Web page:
More evidence of The Day Today’s prescience

Permanent Commentator This is a post about DVD commentaries. I don’t know if this is firmly in the “obvious” category. I think three or four years ago, these commentaries were universally derided. Yet you rarely see any DVDs released without one, and I have seen people spitting tacks (of the cyber variety, on the internet) when a DVD was released without a commentary.

I got a couple of DVDs recently, series 2 of Look Around You and The Mighty Boosh. I noticed that the two Mighty Boosh discs had different certificates. Then I saw this message on both DVDs in tiny writing on the back of the packaging:

Certificate 15 (Overall category raised to 15 due to additional material being classified at a higher certificate than the main feature — 12)

It occured to me that it is some poor bloke’s job to sit there in some BBFC office and listen carefully to the commentary in case somebody utters the word “fuck”.

Whenever I listen to these commentaries, the first quarter of the commentary everybody is really rusty, and apologising because the commentary is rubbish. They clearly don’t want to be there. Sometimes they get into the swing of things, but before long they start to get really bored. And then the whole commentary can begin to be about how bored they all are. Or they’ll start making up songs to pass the time. Or telling really crap jokes.

Peter Serafinowicz yawns at one point in the Look Around You 2 commentary and says, “I’m sorry. I’m not tired, I’m just bored.” That was pretty much the highlight of the entire commentary.

Commentaries are universally dire. So why the hell to I always listen to these commentaries? I don’t know. If you’re lucky, you will find out some interesting information, but at the expense of the loss of three hours of your life. I think instead of giving these commentaries age certificates, the BBFC should have a traffic light system indicating how interesting the commentary is. They’ll all be black, indicating “coma inducing”.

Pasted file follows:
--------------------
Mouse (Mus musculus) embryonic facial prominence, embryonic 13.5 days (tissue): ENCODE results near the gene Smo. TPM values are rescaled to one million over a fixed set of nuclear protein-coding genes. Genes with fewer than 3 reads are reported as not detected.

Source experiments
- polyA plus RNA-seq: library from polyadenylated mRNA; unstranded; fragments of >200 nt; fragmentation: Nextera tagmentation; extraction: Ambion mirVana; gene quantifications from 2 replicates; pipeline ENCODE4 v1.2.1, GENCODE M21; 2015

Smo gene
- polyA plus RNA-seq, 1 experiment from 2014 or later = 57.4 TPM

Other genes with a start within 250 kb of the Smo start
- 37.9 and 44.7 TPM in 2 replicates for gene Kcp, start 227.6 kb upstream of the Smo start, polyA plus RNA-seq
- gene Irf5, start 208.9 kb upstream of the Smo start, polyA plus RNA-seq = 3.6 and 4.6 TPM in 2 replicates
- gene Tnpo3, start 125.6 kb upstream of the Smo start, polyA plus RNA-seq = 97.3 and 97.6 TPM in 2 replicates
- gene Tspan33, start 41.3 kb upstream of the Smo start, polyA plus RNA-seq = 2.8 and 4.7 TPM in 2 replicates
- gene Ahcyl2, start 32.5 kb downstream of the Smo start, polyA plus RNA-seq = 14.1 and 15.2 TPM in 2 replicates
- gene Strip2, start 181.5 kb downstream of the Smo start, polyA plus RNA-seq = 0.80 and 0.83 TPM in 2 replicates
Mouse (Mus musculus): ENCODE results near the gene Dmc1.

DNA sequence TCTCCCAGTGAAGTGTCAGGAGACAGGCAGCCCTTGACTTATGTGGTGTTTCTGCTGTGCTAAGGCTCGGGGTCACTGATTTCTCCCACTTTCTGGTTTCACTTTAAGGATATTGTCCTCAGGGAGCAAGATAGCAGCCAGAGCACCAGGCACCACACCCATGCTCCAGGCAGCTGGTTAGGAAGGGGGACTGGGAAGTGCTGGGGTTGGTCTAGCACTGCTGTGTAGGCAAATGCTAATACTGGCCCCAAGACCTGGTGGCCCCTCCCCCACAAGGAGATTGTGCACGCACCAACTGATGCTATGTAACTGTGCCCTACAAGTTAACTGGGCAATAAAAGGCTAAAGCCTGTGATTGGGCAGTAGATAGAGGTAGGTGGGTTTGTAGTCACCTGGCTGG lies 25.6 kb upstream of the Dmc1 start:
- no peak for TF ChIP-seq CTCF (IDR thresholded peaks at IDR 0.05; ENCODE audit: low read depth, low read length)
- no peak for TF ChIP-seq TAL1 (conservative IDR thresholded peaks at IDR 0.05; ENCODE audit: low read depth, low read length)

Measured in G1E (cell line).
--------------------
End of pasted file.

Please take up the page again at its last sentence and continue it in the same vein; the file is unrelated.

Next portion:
6 comments

  1. My brother has the full set of Futurama DVDs. I really ought to get round to watching them; whenever I saw it on the television I found it really funny.

  2. On the other hand, you can get commentaries where one of the actors takes great enjoyment in pointing out when they’re on screen and how great they are. I’ve experienced that a few times with Brendan Fraser, some guy in The Goonies and most of the cast of Lord of The Rings.

  3. You want to listen to the John Carpenter / Kurt Russell commentaries for The Thing and Big Trouble in Little China – nearly as entertaining as the films themselves.

    There are always exceptions to the rule. The rule, however, is mostly valid. (Spoken as someone who had to sit through all four commentaries on all three extended editions of the Lord of the Rings films… Christ… That’s about 48 hours’ worth.)

  4. Heh, NM mentions what I was going to. I guess this is a case of YMMV, I really like some commentaries, I’ve occasionally spent weekends watching LotR all the way through, extended edition, commentaries on.

    Directors commentary is best, but the hobbits are always funny.

    But TV show commmentaries are uniformly dire.

  5. The Napoleon Dynamite commentary is good – I can easily watch the entire film with that on, there’s a real love from the director for some scenes, certain angles and certain shots.

    For me, the Boosh commentaries do work on that basis. Noel is clearly taken by the high concept behind certain scenes / outfits, Rich Fulcher just sings crazy songs and brings the non-sequiters in. But if you don’t enjoy that I struggle to see how you can enjoy the series itself.

    Other options? Get viewers’ commentaries instead.